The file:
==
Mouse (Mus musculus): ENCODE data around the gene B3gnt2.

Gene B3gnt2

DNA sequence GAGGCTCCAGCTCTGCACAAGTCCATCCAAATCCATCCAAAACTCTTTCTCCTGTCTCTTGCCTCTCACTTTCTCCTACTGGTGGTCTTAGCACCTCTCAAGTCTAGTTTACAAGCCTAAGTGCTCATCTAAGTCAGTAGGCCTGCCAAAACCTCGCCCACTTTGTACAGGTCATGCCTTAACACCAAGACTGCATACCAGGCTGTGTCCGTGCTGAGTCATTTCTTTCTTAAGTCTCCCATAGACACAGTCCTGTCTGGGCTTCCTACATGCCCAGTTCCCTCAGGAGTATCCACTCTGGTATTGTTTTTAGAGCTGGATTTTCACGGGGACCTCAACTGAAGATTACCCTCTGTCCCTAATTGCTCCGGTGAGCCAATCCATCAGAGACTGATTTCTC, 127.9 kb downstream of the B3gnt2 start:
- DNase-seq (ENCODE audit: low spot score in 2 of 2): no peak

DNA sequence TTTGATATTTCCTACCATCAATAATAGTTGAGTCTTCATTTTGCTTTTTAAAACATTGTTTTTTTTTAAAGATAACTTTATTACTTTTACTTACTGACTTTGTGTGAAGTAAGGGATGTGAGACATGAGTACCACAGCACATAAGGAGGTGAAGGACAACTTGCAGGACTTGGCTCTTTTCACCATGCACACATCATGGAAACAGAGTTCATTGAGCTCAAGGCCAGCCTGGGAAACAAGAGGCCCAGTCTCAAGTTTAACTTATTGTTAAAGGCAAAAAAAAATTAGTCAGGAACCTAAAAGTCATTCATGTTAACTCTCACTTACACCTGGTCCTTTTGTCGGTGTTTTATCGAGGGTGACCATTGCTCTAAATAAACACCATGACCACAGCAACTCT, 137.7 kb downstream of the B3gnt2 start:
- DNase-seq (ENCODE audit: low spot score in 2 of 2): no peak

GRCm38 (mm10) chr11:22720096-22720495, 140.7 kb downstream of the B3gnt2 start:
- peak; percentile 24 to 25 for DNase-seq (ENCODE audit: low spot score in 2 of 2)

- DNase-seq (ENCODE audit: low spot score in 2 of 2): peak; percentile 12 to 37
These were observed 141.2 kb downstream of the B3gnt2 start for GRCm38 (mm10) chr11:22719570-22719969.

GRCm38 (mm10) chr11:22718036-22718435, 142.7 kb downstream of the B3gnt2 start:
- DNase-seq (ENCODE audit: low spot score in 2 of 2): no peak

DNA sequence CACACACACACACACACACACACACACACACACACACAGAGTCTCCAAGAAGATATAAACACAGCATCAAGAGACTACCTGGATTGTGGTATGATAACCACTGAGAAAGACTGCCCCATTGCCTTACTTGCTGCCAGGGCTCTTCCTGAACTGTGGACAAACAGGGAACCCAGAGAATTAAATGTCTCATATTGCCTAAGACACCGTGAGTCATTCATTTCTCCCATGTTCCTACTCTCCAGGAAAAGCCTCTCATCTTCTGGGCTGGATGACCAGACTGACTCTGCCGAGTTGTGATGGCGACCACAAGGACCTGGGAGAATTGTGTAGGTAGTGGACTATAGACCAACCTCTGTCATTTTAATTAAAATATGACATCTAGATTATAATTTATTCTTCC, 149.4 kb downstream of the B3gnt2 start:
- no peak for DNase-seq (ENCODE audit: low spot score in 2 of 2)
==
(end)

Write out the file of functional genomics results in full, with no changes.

Mouse (Mus musculus): ENCODE data around the gene B3gnt2.

Gene B3gnt2

DNA sequence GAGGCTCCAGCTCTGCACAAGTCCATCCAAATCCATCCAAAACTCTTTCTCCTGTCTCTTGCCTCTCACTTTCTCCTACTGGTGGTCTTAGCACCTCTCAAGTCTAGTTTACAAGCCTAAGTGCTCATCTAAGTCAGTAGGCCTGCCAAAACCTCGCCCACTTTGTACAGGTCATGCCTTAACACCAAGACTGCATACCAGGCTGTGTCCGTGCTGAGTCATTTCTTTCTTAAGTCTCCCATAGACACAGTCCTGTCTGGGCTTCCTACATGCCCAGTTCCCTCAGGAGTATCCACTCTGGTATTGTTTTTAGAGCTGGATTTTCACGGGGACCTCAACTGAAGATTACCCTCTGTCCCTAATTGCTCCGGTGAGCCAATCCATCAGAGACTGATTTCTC, 127.9 kb downstream of the B3gnt2 start:
- DNase-seq (ENCODE audit: low spot score in 2 of 2): no peak

DNA sequence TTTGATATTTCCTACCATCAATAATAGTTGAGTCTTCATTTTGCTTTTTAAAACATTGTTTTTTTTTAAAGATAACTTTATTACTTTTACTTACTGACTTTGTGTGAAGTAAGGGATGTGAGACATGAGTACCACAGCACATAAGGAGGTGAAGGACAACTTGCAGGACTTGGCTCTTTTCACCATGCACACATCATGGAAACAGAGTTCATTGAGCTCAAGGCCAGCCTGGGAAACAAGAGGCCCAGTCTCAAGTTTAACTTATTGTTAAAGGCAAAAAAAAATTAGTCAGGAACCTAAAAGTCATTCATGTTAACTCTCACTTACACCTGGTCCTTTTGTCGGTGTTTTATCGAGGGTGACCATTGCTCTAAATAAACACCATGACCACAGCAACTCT, 137.7 kb downstream of the B3gnt2 start:
- DNase-seq (ENCODE audit: low spot score in 2 of 2): no peak

GRCm38 (mm10) chr11:22720096-22720495, 140.7 kb downstream of the B3gnt2 start:
- peak; percentile 24 to 25 for DNase-seq (ENCODE audit: low spot score in 2 of 2)

- DNase-seq (ENCODE audit: low spot score in 2 of 2): peak; percentile 12 to 37
These were observed 141.2 kb downstream of the B3gnt2 start for GRCm38 (mm10) chr11:22719570-22719969.

GRCm38 (mm10) chr11:22718036-22718435, 142.7 kb downstream of the B3gnt2 start:
- DNase-seq (ENCODE audit: low spot score in 2 of 2): no peak

DNA sequence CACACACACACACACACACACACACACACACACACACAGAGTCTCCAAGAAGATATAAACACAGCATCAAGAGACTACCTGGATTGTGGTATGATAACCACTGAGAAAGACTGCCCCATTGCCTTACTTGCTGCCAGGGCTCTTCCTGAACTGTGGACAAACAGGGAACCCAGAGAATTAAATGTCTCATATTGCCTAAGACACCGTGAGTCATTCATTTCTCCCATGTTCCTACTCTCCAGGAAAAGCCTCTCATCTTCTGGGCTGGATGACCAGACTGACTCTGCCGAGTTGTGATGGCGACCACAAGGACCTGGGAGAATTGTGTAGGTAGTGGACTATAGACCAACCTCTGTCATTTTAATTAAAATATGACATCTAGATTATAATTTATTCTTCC, 149.4 kb downstream of the B3gnt2 start:
- no peak for DNase-seq (ENCODE audit: low spot score in 2 of 2)